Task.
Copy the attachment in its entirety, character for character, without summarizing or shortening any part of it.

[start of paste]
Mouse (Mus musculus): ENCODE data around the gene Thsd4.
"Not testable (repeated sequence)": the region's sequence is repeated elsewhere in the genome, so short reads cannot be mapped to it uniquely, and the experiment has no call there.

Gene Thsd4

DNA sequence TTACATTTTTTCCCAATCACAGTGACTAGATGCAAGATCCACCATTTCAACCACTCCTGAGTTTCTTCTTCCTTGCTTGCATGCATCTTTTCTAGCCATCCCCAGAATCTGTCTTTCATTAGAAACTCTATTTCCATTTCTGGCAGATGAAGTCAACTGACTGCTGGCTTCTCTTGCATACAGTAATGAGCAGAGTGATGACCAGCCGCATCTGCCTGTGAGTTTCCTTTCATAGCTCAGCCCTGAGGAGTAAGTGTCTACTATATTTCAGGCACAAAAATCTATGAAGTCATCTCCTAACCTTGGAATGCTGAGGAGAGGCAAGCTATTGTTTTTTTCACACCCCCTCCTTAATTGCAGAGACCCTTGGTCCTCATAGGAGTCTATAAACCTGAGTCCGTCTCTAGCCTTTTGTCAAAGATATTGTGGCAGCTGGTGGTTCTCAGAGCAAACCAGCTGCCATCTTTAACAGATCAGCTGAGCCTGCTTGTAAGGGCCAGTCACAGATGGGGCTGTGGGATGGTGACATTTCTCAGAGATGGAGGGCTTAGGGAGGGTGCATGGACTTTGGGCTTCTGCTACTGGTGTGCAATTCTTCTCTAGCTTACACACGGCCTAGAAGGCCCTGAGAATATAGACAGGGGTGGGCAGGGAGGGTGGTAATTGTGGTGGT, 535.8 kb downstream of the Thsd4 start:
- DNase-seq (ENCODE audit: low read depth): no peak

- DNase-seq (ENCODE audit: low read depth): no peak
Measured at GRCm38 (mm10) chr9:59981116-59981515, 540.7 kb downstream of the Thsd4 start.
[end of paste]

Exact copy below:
Mouse (Mus musculus): ENCODE data around the gene Thsd4.
"Not testable (repeated sequence)": the region's sequence is repeated elsewhere in the genome, so short reads cannot be mapped to it uniquely, and the experiment has no call there.

Gene Thsd4

DNA sequence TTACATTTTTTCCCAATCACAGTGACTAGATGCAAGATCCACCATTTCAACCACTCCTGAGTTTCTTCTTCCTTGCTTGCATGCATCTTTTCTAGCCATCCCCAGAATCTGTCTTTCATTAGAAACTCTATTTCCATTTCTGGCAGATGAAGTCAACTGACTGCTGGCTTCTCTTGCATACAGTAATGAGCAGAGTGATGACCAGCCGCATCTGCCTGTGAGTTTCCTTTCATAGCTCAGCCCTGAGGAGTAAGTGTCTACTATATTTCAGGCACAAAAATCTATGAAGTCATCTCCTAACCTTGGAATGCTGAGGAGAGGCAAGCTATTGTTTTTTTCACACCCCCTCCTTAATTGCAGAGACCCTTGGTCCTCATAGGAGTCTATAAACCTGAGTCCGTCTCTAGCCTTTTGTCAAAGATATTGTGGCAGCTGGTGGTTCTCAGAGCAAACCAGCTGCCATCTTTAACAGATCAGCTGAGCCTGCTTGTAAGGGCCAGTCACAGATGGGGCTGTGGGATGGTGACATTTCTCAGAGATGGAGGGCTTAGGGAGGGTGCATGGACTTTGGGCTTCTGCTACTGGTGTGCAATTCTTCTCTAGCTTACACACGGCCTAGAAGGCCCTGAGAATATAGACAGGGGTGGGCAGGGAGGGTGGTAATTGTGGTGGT, 535.8 kb downstream of the Thsd4 start:
- DNase-seq (ENCODE audit: low read depth): no peak

- DNase-seq (ENCODE audit: low read depth): no peak
Measured at GRCm38 (mm10) chr9:59981116-59981515, 540.7 kb downstream of the Thsd4 start.